Dunn ea­ger to get go­ing

Rock­ies’ new re­liever has had his eyes on Coors

The Denver Post - - SPORTS - By Pa­trick Saun­ders

Mike Dunn is not go­ing to im­me­di­ately, nor sin­gle-hand­edly, fix what ails the Rock­ies’ bullpen. But the 31-year-old left-han­der cer­tainly brings a can-do at­ti­tude and some im­pres­sive cre­den­tials to the en­deavor.

Out­fit­ted in his new Rock­ies base­ball cap and No. 38 jer­sey, Dunn stressed, re­peat­edly, that he has wanted to pitch for the Rock­ies for quite some time — Coors Field be darned. When’s the last time you heard a vet­eran pitcher say that?

“I have kind of been tar­get­ing Colorado for about a year and a half,” Dunn said Thurs­day af­ter sign­ing a three-year, $19 mil­lion con­tract. “I grew up just south of here (in Farm­ing­ton, N.M.) and played a lot of base­ball tour­na­ments around here grow­ing up. I re­mem­ber telling my dad, ‘That’s a sta­dium (Coors Field) that I’m go­ing to pitch in some­day.’

“And then, as free agency got closer, I told my agent (Tom O’Con­nell) that Colorado was No. 1, based not just on my fam­ily, but on what they al­ready have here as a team. I’ve paid at­ten­tion to what they have been do­ing, and it’s a very ex­cit­ing young group of guys. It’s a team that’s got high hopes.”

But Colorado must fix ma­jor prob­lems in or­der to be­come true con­tenders in the Na­tional League West. The bullpen was the Rock­ies’ weak­est link in 2016, fin­ish­ing with a 5.13 ERA that ranked as the worst in the ma­jors. On Tues­day, the Rock­ies filled another one of their needs by sign­ing in­fielder/out­fielder Ian Des­mond to a five-year, $70 mil­lion con­tract — the largest free-agent con­tract in fran­chise his­tory — with plans of con­vert­ing him into a first base-


Thurs­day’s sign­ing of Dunn marks the largest con­tract the Rock­ies have ever given to a free-agent re­liever.

“We felt that Mike Dunn was a nat­u­ral fit for us,” gen­eral man­ager Jeff Bridich said. “He’s an im­me­di­ate up­grade and an im­pact­ful up­grade.”

Dunn, who pitched the past five sea­sons with Mi­ami, has struck out 10 bat­ters per nine in­nings over an eight-year ca­reer with the Yan­kees, Braves and Mar­lins.

He is 28-25 with a 3.54 ERA in his seven-plus sea­sons in the ma­jors. He went 6-1 with a 3.40 ERA with the Mar­lins in 2016, with eight holds and four blown saves.

Dunn’s ex­act role is to be deter­mined, but he looks to be­come the Rock­ies’ pri­mary, latein­ning, left-handed re­liever, tak­ing over for Boone Lo­gan, who be­came a free agent. How­ever, Dunn’s con­tract in­cludes a $1 mil­lion clause for games fin­ished, mean­ing Dunn would cash in if he closes out games.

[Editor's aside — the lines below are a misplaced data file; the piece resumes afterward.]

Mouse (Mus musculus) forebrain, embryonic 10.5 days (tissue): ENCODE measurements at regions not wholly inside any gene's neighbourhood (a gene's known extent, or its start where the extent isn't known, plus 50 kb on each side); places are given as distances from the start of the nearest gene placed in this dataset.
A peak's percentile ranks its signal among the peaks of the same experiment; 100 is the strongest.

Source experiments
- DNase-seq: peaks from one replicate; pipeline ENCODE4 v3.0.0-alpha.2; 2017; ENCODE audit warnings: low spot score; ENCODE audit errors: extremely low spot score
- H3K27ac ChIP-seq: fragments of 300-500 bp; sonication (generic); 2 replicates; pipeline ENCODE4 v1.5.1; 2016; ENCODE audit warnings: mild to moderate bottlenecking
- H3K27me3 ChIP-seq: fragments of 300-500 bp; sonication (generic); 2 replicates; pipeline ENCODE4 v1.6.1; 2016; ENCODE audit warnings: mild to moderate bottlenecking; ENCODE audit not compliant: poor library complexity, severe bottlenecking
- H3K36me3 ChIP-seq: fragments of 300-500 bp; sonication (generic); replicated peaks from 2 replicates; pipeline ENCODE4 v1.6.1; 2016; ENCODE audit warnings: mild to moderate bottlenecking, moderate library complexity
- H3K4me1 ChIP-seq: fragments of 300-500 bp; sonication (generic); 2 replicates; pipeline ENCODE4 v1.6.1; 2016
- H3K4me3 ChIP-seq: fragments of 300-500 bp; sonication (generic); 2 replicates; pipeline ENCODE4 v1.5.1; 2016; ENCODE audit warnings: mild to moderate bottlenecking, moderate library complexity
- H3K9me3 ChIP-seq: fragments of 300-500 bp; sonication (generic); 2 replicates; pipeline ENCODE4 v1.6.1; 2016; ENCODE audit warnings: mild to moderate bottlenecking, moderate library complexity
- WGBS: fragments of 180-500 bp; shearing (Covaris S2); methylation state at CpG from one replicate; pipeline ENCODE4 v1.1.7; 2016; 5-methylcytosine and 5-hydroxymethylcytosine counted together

As it stands now, right-han­der Adam Ot­tavino is the in­cum­bent closer.

“I’ve pitched in the sev­enth and eighth in­ning my en­tire ca­reer, but I don’t think any re­liever is sat­is­fied with that,” Dunn said. “You al­ways have the in­ten­tion of be­ing a closer … but, ul­ti­mately, I just want to win base­ball games, how­ever pans out.”

Dunn was a key lefty setup man for for­mer Mar­lins man­ager Mike Red­mond, who re­cently was hired as the Rock­ies’ bench coach un­der new man­ager Bud that Black.

“Once (Red­mond) got the job, he reached out to me and we talked a few times,” Dunn said. “We had a great re­la­tion­ship to­gether in Mi­ami. I don’t nec­es­sar­ily know if that made me want to come here any more, be­cause it was al­ready one of my top pri­or­i­ties. But it def­i­nitely sweet­ened the deal.”

Dunn works up in the zone with a four-seam fast­ball and throws a slider as his pri­mary sec­ondary pitch. He will throw a curve­ball on oc­ca­sion and is work­ing on de­vel­op­ing a bet­ter changeup. He said his goal is to pitch in at least 80 games for Colorado.

Dunn con­sid­ers him­self a strike­out artist — when he needs to be — and is not known as a ground­ball in­ducer. Ac­cord­ing to Fan­graphs, his 42.6 per­cent fly­ball rate last sea­son ranked 21st among re­liev­ers (with at least 40 in­nings pitched), and his 29.5 per­cent line-drive rate was the high­est in the ma­jors.

“I have been a fly­ball pitcher my en­tire ca­reer,” he said. “For me it’s about miss­ing the bar­rel and get­ting soft con­tact. As I’ve got­ten older, I’ve learned to not go for the strike­out all of the time; kind of sav­ing that strike­out pitch for the time when you need it. If I come in with run­ners on sec­ond and third, I con­sider my­self a guy that can get a strike­out.”

Mike Dunn is no stranger to the Rocky Moun­tain re­gion, hav­ing grown up in Farm­ing­ton, N.M. David Zalubowski, The As­so­ci­ated Press

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